Kate Yeager, PhD, RN
Nurses are experts at assessing and helping manage the adverse effects (AEs) and toxicities of cancer treatment. We know how to assess pain and nausea and offer multiple treatment options. But what about financial toxicity? What is it, how does it affect our patients, and what can nurses do to help?
DISTRESS FROM WORRY OVER FINANCES CAN AFFECT WELL-BEING
New cancer treatments offer hope but often come with a hefty price tag. Cancer treatment costs are rising, insurance co-pays are increasing, and patients are managing higher out-of-pocket (OOP) expenses. One in three American families have healthcare bills they cannot afford and about half of elderly Americans with cancer pay at least 10% of their income on OOP treatment- related expenses.1
These factors contribute to financial toxicity. Financial toxicity is the distress caused by financial concerns and affects patients’ well-being and quality of care.
In addition to the OOP cost for cancer treatment, cancer patients may face additional costs related to travel, childcare, and lost wages. Travel costs, including gas, parking, lodging, and food, can accumulate if a patient and family members need to travel distances to their treatment center and stay for extended periods. Furthermore, the effect of cancer treatment on employment for both patients and caregivers should be considered when evaluating the cost associated with cancer treatment.
HOW DO PATIENTS COPE?
The strain of financial distress adds to the suffering associated with the cancer experience and may interfere with the patient’s ability to cope effectively with cancer’s physical symptoms and the complexities of treatment.2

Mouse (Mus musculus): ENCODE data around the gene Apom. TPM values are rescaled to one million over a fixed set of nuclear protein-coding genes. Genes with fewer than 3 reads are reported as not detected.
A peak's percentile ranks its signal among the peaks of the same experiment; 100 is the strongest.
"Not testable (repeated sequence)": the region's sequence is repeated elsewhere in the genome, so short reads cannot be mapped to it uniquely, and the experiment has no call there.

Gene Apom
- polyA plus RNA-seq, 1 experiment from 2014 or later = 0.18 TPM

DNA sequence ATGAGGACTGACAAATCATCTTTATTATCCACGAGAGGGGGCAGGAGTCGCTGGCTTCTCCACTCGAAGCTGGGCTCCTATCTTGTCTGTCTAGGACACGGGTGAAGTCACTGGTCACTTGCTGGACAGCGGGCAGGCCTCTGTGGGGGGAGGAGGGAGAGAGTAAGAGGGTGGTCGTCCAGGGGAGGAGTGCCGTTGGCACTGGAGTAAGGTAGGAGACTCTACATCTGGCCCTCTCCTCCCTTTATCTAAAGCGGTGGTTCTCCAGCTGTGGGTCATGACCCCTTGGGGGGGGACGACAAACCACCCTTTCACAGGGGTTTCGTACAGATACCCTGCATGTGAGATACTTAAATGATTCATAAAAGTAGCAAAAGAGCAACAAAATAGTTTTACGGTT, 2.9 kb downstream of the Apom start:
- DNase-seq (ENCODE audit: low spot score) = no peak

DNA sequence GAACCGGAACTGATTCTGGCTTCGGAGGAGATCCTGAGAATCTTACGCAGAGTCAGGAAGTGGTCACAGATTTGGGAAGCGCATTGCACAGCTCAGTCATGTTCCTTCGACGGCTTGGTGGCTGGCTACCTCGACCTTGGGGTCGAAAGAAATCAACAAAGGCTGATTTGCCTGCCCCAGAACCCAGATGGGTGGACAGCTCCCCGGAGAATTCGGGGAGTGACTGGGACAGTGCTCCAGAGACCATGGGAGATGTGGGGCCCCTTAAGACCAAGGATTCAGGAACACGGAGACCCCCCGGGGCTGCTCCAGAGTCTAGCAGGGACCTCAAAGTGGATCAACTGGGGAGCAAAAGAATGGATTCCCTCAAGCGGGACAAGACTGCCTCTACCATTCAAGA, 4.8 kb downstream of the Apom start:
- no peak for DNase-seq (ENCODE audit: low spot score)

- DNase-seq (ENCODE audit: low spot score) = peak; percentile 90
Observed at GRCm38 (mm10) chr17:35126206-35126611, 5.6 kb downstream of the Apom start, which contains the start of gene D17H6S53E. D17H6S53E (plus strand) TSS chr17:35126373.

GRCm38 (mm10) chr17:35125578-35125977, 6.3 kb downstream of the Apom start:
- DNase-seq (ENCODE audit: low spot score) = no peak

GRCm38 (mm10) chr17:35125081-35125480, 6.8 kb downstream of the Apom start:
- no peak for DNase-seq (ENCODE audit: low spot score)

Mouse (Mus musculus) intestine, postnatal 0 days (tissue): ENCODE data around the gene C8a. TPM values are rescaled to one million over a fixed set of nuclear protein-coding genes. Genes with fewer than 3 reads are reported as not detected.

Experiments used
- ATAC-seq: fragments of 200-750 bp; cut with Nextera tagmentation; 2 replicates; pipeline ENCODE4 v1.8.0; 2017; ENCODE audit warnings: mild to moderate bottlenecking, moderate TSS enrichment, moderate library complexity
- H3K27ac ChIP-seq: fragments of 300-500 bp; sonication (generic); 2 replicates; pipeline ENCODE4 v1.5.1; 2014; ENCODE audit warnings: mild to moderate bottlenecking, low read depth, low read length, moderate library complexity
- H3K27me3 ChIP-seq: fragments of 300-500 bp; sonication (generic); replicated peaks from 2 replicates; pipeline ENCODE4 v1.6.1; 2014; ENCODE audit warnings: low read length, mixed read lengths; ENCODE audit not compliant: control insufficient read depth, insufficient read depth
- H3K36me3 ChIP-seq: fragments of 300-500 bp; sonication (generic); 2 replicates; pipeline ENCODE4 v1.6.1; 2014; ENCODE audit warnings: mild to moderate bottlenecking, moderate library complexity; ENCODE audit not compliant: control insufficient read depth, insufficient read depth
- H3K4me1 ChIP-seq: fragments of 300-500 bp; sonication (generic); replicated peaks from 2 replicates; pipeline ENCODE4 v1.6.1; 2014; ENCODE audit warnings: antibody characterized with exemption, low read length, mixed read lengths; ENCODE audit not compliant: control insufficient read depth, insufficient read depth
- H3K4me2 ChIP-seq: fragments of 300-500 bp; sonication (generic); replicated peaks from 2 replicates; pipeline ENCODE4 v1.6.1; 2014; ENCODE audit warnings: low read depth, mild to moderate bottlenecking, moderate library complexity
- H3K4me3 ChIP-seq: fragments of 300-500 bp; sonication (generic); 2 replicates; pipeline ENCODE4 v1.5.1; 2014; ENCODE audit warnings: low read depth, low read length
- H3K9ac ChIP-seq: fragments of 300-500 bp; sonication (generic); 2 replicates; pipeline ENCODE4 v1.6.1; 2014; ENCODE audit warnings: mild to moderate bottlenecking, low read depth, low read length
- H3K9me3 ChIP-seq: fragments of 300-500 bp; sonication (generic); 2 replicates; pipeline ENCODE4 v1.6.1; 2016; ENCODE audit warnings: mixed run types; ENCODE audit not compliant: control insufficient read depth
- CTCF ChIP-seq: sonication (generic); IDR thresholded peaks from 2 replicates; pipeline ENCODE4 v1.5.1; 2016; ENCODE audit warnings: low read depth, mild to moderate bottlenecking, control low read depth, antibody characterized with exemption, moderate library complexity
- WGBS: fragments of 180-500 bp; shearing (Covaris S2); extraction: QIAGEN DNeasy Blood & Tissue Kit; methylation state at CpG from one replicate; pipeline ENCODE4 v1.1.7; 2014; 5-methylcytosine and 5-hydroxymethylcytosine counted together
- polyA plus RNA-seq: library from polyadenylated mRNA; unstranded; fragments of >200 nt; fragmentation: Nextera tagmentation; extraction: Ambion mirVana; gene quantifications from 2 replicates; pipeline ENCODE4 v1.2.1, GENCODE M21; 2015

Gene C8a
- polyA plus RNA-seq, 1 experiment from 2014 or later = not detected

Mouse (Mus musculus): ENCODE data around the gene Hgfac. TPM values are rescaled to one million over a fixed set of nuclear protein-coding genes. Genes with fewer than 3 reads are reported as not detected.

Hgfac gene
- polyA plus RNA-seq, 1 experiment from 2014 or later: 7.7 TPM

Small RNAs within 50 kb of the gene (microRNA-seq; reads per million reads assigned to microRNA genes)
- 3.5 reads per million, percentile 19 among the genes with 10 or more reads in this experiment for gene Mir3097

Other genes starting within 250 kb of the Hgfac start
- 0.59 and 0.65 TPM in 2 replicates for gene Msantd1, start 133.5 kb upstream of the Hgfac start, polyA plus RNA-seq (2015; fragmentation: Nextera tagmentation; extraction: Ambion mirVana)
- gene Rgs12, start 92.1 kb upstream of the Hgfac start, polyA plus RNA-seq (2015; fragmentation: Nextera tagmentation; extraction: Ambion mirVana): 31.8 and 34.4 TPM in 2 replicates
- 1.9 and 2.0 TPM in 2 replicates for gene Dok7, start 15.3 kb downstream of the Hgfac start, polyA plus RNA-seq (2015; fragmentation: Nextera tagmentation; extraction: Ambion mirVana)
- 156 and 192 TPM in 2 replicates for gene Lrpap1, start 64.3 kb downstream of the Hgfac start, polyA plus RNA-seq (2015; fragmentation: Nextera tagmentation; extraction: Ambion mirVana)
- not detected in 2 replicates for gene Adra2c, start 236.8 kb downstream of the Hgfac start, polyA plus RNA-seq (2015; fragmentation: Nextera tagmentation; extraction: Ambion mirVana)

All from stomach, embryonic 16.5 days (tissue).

When income streams are limited, patients may downscale their standard of living and accumulate debt. Individuals may feel it necessary to spend retirement savings, borrow money, or carry a high credit card balance to pay for treatments.
The impact of the high OOP costs of cancer care is illustrated in a study that found 42% of participants reported a significant or catastrophic financial burden, 68% cut back on leisure activities, 46% reduced spending on food and clothing, and 46% used savings to defray expenses. Individuals with a high financial burden compared with those with a low burden were more likely to skip a recommended test, procedure, or an appointment.3
To save money, 20% took less than the prescribed amount of medication, 19% partially filled prescriptions, and 24% avoided filling prescriptions altogether. The impact of financial toxicity has far reaching consequences.
WE NEED TO EDUCATE OURSELVES AND OUR PATIENTS ABOUT THE COST OF CARE
If we identify financial distress as a toxicity of cancer care, we need to consider a patient’s financial health as a routine part of clinical assessment. We must identify patients at greatest risk for high financial burden and offer support. Unfortunately, built-in support systems to assist with financial strain are not standard in oncology settings. Although some settings employ financial counselors or financial navigators, more work is needed to find the best way to meet our patients’ needs.